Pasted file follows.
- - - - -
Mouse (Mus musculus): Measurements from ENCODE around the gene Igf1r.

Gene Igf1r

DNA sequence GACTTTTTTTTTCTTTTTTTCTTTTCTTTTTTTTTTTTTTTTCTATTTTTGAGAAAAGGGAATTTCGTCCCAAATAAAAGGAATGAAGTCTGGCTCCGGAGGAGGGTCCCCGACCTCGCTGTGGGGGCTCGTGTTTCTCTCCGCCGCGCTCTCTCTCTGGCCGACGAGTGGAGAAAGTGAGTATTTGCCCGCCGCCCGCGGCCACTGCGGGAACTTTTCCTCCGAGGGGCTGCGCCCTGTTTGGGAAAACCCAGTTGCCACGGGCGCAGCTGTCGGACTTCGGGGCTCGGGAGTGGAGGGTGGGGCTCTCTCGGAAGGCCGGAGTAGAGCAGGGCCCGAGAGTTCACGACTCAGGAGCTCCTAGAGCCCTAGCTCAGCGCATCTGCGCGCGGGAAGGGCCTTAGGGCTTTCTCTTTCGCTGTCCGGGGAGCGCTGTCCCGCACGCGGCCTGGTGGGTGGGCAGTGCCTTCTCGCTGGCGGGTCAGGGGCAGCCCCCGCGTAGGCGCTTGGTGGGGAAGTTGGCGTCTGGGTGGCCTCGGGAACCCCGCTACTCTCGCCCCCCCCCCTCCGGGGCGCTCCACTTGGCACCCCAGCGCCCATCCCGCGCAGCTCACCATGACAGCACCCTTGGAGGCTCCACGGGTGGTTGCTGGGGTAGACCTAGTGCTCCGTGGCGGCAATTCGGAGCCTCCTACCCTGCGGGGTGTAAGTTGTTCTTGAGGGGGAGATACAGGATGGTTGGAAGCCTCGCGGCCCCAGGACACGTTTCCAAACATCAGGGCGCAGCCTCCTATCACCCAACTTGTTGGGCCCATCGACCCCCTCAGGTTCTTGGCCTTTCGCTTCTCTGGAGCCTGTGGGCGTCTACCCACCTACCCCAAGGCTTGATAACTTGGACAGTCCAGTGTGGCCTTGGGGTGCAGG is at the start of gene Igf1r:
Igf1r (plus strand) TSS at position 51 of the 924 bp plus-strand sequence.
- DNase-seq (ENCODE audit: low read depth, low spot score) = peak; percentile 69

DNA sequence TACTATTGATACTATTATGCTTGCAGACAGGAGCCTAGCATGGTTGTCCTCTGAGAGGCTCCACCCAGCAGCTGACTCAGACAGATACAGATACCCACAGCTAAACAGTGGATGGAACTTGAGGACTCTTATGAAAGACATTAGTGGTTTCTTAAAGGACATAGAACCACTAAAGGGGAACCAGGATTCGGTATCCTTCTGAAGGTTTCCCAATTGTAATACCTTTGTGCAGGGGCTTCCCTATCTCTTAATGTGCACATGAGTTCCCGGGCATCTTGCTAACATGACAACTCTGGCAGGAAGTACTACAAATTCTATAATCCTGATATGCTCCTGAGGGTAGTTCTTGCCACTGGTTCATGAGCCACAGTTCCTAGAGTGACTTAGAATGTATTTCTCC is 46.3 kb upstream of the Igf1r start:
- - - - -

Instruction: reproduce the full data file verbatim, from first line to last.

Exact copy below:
Mouse (Mus musculus): Measurements from ENCODE around the gene Igf1r.

Gene Igf1r

DNA sequence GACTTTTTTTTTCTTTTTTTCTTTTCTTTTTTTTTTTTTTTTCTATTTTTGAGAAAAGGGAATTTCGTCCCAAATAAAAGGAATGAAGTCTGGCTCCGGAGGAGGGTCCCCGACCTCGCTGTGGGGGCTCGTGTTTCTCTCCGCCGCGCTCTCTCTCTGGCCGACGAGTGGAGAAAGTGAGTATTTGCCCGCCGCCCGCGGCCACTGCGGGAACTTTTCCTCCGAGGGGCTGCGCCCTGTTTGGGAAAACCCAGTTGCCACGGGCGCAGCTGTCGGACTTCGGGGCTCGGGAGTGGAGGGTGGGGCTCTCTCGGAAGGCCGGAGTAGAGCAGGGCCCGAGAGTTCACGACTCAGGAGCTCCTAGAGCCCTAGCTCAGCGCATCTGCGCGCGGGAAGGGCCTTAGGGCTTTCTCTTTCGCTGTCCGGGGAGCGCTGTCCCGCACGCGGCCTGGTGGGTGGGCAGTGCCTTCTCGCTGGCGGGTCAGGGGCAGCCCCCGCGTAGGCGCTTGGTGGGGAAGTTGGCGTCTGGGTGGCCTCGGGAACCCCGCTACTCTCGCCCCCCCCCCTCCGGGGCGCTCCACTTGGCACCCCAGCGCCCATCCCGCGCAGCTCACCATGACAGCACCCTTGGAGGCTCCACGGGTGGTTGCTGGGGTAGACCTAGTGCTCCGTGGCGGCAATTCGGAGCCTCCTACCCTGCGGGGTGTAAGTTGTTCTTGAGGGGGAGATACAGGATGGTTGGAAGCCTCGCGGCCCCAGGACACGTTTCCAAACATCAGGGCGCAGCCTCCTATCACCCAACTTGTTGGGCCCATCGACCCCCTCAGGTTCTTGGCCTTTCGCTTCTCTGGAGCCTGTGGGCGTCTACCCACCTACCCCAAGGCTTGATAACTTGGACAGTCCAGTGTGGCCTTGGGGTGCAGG is at the start of gene Igf1r:
Igf1r (plus strand) TSS at position 51 of the 924 bp plus-strand sequence.
- DNase-seq (ENCODE audit: low read depth, low spot score) = peak; percentile 69

DNA sequence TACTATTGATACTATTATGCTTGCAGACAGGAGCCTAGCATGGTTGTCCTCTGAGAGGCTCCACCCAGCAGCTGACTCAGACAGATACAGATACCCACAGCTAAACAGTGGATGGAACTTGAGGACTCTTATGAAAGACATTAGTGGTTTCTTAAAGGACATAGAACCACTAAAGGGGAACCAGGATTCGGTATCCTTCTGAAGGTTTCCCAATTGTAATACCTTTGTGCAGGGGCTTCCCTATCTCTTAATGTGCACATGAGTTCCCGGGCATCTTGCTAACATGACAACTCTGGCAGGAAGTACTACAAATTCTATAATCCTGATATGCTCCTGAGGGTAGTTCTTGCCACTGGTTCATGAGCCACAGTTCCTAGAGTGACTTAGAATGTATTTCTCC is 46.3 kb upstream of the Igf1r start: